Tag: featured

First Georgia, Then Ukraine: How Russian Propaganda Justifies Invasions

First Georgia, Then Ukraine: How Russian Propaganda Justifies Invasions

The morning that Russia invaded Ukraine, Russian President Vladimir Putin appeared on Russian television outlining his rationale for war. While concern for what was about to befall Ukrainians and Ukraine dominated many peoples’ minds, politicians and scholars alike were left scratching their heads at Putin’s stated justifications.

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Ukraine: An Ethical Response

Ukraine: An Ethical Response

| March 8, 2022

With the invasion of Ukraine in 2022, Russian president Vladimir Putin resumed his use of force against Ukraine that began with the seizure of Crimea in 2014. As we examine the question of ethical policy responses to the invasion, we must first address Russia’s justifications for acting.

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Ethical Fandom in an Era of State-Owned Teams: The Case of Newcastle United

Ethical Fandom in an Era of State-Owned Teams: The Case of Newcastle United

| January 28, 2022

Many sports teams are owned by individuals and companies that engage in legally and morally dubious activities. For players and for fans, it is important to look at the source of the riches that are funding the world’s most beautiful, ubiquitous, and profitable game, as well as the motivations of the owners of these clubs.

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EIA Winter 2021 Issue–Out Now!

EIA Winter 2021 Issue–Out Now!

| December 16, 2021

The editors of Ethics & International Affairs are pleased to present the Winter 2021 issue of the journal! The issue looks at the territorial states-system, the ethics of vaccine nationalism, refugee policy, and much more. Access the table of contents here.

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Helping Refugees Where They Are

Helping Refugees Where They Are

| December 16, 2021

Some policies are not politically feasible. In the context of refugees, many claim it is not politically feasible to start admitting significantly more refugees into wealthy countries. This review essay argues that there are good reasons to suppose increasing refugees’ admissions to wealthy states is politically feasible, if we account for the ways citizens in wealthy states are harmed when refugees are not admitted, and for the ways citizens are harmed when immigration enforcement prevents refugees from arriving.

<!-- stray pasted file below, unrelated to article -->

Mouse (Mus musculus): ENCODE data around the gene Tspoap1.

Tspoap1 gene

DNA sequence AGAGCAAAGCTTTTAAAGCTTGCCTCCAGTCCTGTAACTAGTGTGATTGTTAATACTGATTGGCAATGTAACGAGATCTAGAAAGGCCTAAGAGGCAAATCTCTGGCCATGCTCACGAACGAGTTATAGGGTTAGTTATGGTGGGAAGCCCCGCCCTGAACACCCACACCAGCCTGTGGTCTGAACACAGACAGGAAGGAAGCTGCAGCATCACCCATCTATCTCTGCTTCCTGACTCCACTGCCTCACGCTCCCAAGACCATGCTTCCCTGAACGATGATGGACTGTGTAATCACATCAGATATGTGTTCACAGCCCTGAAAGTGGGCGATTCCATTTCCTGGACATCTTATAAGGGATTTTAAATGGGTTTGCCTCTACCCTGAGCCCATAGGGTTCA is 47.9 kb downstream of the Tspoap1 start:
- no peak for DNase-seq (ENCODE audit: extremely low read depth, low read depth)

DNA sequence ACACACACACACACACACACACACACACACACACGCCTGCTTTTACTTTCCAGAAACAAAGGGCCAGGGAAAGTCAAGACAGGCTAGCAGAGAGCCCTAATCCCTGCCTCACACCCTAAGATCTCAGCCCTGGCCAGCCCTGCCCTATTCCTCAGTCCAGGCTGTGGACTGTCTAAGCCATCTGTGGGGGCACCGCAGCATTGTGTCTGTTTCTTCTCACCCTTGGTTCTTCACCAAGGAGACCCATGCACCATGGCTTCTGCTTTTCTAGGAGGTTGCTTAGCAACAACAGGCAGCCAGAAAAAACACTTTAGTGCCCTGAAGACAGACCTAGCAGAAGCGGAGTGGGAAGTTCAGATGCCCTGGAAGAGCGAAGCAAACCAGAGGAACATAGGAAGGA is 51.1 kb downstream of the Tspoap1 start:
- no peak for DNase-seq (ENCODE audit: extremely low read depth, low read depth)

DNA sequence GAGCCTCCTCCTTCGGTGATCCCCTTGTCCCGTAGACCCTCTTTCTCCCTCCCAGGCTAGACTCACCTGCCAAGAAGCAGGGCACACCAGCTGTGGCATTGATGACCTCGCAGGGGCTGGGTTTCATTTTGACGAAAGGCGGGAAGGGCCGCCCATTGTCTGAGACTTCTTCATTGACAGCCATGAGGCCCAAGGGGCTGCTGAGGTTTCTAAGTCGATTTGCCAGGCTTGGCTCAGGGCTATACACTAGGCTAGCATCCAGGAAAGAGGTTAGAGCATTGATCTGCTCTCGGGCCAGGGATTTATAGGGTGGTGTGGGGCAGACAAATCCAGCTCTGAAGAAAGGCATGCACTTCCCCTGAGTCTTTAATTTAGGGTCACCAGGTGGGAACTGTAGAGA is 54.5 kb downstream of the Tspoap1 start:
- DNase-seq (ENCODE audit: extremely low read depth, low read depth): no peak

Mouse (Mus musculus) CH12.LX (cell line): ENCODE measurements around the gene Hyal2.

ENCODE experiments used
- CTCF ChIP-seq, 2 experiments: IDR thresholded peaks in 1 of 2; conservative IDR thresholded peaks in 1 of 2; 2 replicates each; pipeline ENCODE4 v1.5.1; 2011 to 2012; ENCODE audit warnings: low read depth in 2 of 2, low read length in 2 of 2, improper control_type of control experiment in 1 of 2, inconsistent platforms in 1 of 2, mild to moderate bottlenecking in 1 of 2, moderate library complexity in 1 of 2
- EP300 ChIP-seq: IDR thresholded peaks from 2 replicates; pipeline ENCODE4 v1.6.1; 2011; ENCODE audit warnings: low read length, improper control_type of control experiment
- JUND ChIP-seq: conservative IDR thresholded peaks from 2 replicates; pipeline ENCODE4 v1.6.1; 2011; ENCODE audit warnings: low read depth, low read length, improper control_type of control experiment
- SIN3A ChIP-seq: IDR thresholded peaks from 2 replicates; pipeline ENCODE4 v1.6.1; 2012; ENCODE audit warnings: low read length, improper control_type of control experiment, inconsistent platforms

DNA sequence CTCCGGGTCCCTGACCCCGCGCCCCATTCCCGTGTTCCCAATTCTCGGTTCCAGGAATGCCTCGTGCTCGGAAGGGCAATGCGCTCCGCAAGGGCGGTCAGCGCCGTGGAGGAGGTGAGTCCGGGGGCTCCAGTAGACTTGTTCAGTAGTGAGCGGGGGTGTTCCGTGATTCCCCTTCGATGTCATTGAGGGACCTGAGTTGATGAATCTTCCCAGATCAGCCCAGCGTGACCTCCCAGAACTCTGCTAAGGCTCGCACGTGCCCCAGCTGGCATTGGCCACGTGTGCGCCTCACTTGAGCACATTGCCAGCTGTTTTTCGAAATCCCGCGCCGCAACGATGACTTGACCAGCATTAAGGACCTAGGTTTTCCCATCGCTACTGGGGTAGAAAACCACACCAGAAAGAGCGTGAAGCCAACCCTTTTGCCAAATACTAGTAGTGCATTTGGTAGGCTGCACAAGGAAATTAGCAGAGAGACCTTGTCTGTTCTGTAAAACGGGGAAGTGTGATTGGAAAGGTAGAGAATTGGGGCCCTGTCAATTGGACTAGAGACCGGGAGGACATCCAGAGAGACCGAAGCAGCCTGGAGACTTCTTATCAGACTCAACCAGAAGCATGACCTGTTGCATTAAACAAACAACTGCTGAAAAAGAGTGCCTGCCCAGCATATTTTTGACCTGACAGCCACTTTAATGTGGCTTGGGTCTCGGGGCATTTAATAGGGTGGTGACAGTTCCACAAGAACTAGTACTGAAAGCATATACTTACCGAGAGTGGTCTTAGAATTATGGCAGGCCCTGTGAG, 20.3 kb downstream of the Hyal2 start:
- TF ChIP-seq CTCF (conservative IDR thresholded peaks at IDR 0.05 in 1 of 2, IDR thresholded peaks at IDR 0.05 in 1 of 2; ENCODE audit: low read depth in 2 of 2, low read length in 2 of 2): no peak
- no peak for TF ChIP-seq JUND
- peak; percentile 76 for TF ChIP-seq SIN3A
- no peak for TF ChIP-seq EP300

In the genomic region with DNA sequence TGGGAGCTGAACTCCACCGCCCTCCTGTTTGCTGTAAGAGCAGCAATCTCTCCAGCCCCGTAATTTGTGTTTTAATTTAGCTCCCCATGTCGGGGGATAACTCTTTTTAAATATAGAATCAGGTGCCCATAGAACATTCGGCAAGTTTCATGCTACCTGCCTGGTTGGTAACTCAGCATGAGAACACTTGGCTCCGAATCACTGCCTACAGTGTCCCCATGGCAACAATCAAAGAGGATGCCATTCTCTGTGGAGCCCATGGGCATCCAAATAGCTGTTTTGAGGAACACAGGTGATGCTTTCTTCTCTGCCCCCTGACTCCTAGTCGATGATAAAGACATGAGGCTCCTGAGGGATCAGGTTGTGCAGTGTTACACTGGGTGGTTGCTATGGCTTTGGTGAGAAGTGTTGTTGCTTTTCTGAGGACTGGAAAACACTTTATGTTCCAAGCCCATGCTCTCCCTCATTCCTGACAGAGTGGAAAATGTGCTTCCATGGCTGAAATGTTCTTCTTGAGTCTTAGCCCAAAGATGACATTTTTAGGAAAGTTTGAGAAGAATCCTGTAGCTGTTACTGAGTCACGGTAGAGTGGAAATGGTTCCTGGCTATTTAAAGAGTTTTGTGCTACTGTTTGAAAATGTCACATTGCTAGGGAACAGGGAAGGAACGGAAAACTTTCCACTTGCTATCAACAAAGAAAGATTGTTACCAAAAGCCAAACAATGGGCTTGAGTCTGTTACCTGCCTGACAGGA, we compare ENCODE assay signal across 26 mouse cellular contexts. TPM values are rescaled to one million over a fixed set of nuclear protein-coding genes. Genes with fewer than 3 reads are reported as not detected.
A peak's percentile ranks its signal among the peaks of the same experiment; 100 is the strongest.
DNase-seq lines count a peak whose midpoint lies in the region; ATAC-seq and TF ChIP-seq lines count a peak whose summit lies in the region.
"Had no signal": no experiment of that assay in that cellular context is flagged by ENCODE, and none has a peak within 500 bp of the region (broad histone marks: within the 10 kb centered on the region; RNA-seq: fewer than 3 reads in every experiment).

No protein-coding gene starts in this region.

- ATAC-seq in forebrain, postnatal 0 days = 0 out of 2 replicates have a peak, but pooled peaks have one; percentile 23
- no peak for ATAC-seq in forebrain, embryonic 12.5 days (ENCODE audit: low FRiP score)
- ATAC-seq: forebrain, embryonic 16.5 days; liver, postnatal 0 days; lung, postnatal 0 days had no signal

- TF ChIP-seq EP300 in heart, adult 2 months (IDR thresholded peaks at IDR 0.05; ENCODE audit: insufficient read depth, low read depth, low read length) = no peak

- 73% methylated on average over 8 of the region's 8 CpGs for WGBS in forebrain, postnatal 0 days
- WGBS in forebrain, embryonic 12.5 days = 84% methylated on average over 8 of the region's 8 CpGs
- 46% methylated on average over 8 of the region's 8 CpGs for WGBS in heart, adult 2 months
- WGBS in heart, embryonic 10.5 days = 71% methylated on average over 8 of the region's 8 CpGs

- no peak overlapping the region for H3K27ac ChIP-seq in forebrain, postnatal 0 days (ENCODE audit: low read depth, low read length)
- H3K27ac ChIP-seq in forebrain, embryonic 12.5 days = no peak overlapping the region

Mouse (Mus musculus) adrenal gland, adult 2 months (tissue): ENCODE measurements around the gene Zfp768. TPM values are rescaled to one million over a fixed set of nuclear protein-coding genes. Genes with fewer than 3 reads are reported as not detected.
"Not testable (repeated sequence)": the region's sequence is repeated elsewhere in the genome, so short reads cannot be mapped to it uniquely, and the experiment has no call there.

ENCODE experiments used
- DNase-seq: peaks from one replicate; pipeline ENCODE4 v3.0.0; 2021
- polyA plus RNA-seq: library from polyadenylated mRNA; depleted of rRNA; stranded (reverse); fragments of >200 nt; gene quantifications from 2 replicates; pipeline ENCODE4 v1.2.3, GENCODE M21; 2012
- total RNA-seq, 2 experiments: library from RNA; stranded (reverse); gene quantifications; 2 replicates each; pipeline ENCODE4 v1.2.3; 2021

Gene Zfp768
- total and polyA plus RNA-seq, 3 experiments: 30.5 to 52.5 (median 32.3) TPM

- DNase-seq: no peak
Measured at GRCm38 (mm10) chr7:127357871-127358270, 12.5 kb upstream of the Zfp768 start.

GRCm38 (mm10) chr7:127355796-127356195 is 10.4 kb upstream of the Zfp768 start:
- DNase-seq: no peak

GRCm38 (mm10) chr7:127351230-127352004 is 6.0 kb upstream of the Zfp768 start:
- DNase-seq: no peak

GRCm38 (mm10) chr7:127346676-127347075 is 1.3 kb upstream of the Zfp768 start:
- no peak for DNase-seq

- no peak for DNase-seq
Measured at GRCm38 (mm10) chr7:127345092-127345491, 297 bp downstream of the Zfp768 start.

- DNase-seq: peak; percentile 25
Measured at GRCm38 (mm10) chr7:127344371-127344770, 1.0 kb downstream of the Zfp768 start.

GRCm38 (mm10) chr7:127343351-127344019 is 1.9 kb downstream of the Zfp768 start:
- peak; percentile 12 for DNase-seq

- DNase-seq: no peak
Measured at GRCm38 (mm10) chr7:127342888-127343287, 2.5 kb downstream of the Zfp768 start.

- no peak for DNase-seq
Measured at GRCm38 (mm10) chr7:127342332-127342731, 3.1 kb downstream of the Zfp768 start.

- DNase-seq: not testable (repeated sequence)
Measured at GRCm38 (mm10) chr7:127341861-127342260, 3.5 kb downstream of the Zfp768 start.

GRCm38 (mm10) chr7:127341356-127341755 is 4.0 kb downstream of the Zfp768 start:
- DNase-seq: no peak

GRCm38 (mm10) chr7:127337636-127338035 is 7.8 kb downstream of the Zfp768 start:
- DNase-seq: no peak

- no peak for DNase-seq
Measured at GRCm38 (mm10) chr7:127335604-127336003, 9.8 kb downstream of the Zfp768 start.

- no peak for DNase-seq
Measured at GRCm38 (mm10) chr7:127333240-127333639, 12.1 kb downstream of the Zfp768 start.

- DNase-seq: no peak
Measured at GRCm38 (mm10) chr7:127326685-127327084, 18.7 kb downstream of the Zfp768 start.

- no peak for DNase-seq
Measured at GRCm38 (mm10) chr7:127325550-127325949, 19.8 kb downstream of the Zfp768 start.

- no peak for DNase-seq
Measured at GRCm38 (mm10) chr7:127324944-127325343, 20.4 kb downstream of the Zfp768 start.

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Secretary-General selection process and the P5 stranglehold on power

Secretary-General selection process and the P5 stranglehold on power

| December 9, 2021

On September 10, 2021, the United Nations General Assembly adopted Resolution 75-325. Behind the resolution, which concerns the selection process for the Secretary-General, were two months of intense negotiations between the Security Council (read: the five permanent members) and the General Assembly (read: the other 188 states). In particular, the hotly contested paragraph on a female Secretary-General shows that when push comes to shove, the P5 will choose power over gender equality.

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Is a Bad Deal Better than no Deal?: A Perspective from Africa on the G7’s Agreement to Restructure International Corporate Taxation

Is a Bad Deal Better than no Deal?: A Perspective from Africa on the G7’s Agreement to Restructure International Corporate Taxation

| November 22, 2021

On June 5, 2021, the G7 finance ministers reached a landmark agreement to restructure the global system of corporate taxation. While this has been widely hailed as a breakthrough toward a more equitable way of taxing the digital economy and a triumph of multilateralism in the first year of the post-Trump era, the truth is much more complicated than it seems, particularly for countries in Africa and the Global South.

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On the Ethics of Vaccine Nationalism: The Case for the Fair Priority for Residents Framework

On the Ethics of Vaccine Nationalism: The Case for the Fair Priority for Residents Framework

| November 1, 2021

What are the ethical limits to vaccine nationalism? In this article, Dr. Ezekiel J. Emanuel and coauthors propose the fair priority for residents (FPR) framework, in which governments can retain COVID-19 vaccine doses for their residents only to the extent that they are needed to maintain a noncrisis level of mortality while they are implementing reasonable public health interventions.

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